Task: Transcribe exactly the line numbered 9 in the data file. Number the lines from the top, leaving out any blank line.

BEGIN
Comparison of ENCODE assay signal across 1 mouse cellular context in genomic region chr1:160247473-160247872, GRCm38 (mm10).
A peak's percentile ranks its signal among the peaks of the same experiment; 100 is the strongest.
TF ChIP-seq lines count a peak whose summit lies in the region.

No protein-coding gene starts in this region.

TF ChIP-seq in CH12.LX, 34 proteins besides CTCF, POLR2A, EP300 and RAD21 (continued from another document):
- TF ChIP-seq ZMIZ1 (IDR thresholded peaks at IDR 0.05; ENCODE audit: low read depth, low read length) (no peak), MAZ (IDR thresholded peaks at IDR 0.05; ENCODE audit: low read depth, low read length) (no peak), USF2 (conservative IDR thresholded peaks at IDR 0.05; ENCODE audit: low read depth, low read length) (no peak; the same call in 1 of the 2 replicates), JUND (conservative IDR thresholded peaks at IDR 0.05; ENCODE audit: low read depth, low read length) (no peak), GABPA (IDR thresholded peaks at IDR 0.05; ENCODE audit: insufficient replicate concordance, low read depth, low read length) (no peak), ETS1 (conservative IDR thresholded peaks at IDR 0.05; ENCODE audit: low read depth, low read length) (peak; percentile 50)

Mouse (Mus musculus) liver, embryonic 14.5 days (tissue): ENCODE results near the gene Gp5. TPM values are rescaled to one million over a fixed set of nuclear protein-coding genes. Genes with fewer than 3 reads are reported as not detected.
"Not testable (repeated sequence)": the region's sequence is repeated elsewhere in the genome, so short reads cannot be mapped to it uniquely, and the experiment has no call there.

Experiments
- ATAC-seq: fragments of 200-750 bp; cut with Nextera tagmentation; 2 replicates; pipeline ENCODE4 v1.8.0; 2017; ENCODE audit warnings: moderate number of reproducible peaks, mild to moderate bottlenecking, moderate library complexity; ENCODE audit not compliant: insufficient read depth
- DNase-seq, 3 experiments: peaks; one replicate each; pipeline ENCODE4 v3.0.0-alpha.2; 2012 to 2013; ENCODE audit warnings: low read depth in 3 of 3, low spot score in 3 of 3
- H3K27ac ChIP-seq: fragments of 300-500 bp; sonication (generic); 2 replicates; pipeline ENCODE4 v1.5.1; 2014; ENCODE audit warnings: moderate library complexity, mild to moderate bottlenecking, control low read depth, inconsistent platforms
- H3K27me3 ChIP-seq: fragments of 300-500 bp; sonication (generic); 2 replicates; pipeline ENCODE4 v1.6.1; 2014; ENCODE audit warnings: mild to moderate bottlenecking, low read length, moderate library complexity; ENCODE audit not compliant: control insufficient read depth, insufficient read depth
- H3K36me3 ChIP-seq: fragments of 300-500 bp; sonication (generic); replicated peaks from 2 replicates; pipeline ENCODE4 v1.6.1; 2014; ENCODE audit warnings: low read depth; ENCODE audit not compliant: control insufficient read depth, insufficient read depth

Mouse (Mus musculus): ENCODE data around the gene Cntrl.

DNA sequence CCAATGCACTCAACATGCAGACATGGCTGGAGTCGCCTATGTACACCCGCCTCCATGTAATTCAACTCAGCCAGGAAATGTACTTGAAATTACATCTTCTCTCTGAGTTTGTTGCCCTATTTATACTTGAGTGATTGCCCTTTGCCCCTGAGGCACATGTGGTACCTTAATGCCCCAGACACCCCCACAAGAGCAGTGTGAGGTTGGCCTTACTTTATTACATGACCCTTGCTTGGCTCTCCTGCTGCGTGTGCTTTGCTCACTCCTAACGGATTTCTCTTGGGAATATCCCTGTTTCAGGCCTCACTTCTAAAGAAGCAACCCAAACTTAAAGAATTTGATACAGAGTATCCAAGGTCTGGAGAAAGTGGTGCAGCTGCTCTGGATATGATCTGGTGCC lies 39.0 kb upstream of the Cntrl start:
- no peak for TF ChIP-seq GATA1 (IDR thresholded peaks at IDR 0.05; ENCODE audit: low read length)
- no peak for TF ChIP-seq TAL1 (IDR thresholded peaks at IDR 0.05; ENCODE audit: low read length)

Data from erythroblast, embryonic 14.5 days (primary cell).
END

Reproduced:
Experiments